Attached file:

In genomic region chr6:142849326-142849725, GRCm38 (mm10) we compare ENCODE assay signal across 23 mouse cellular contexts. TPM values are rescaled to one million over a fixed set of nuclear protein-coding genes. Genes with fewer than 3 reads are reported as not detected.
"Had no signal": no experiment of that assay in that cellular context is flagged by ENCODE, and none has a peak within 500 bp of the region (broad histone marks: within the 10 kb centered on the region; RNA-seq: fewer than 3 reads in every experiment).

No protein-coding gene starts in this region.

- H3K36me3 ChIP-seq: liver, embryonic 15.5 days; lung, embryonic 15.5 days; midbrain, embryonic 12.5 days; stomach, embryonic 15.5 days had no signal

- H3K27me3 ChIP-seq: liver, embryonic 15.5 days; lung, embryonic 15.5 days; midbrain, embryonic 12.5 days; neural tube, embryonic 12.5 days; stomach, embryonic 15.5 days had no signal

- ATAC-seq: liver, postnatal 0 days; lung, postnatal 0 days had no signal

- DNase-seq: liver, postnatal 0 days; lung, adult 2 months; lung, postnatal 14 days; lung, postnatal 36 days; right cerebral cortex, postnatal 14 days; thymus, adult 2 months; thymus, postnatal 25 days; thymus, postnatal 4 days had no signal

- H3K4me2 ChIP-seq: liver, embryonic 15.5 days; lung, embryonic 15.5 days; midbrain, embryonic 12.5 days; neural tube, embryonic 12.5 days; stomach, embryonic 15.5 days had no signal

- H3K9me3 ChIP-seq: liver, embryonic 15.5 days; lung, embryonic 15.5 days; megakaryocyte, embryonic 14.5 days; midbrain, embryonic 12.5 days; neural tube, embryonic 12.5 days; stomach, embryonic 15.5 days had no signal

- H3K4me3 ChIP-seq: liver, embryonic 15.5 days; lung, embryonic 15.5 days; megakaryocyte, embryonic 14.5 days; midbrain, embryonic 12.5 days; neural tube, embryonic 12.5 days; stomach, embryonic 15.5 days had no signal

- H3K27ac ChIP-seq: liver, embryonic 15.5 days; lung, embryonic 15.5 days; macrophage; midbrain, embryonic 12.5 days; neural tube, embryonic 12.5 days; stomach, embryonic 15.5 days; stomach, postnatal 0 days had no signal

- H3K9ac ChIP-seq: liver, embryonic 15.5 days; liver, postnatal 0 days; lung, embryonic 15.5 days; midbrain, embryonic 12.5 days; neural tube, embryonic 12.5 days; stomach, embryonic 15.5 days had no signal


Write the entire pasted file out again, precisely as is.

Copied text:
In genomic region chr6:142849326-142849725, GRCm38 (mm10) we compare ENCODE assay signal across 23 mouse cellular contexts. TPM values are rescaled to one million over a fixed set of nuclear protein-coding genes. Genes with fewer than 3 reads are reported as not detected.
"Had no signal": no experiment of that assay in that cellular context is flagged by ENCODE, and none has a peak within 500 bp of the region (broad histone marks: within the 10 kb centered on the region; RNA-seq: fewer than 3 reads in every experiment).

No protein-coding gene starts in this region.

- H3K36me3 ChIP-seq: liver, embryonic 15.5 days; lung, embryonic 15.5 days; midbrain, embryonic 12.5 days; stomach, embryonic 15.5 days had no signal

- H3K27me3 ChIP-seq: liver, embryonic 15.5 days; lung, embryonic 15.5 days; midbrain, embryonic 12.5 days; neural tube, embryonic 12.5 days; stomach, embryonic 15.5 days had no signal

- ATAC-seq: liver, postnatal 0 days; lung, postnatal 0 days had no signal

- DNase-seq: liver, postnatal 0 days; lung, adult 2 months; lung, postnatal 14 days; lung, postnatal 36 days; right cerebral cortex, postnatal 14 days; thymus, adult 2 months; thymus, postnatal 25 days; thymus, postnatal 4 days had no signal

- H3K4me2 ChIP-seq: liver, embryonic 15.5 days; lung, embryonic 15.5 days; midbrain, embryonic 12.5 days; neural tube, embryonic 12.5 days; stomach, embryonic 15.5 days had no signal

- H3K9me3 ChIP-seq: liver, embryonic 15.5 days; lung, embryonic 15.5 days; megakaryocyte, embryonic 14.5 days; midbrain, embryonic 12.5 days; neural tube, embryonic 12.5 days; stomach, embryonic 15.5 days had no signal

- H3K4me3 ChIP-seq: liver, embryonic 15.5 days; lung, embryonic 15.5 days; megakaryocyte, embryonic 14.5 days; midbrain, embryonic 12.5 days; neural tube, embryonic 12.5 days; stomach, embryonic 15.5 days had no signal

- H3K27ac ChIP-seq: liver, embryonic 15.5 days; lung, embryonic 15.5 days; macrophage; midbrain, embryonic 12.5 days; neural tube, embryonic 12.5 days; stomach, embryonic 15.5 days; stomach, postnatal 0 days had no signal

- H3K9ac ChIP-seq: liver, embryonic 15.5 days; liver, postnatal 0 days; lung, embryonic 15.5 days; midbrain, embryonic 12.5 days; neural tube, embryonic 12.5 days; stomach, embryonic 15.5 days had no signal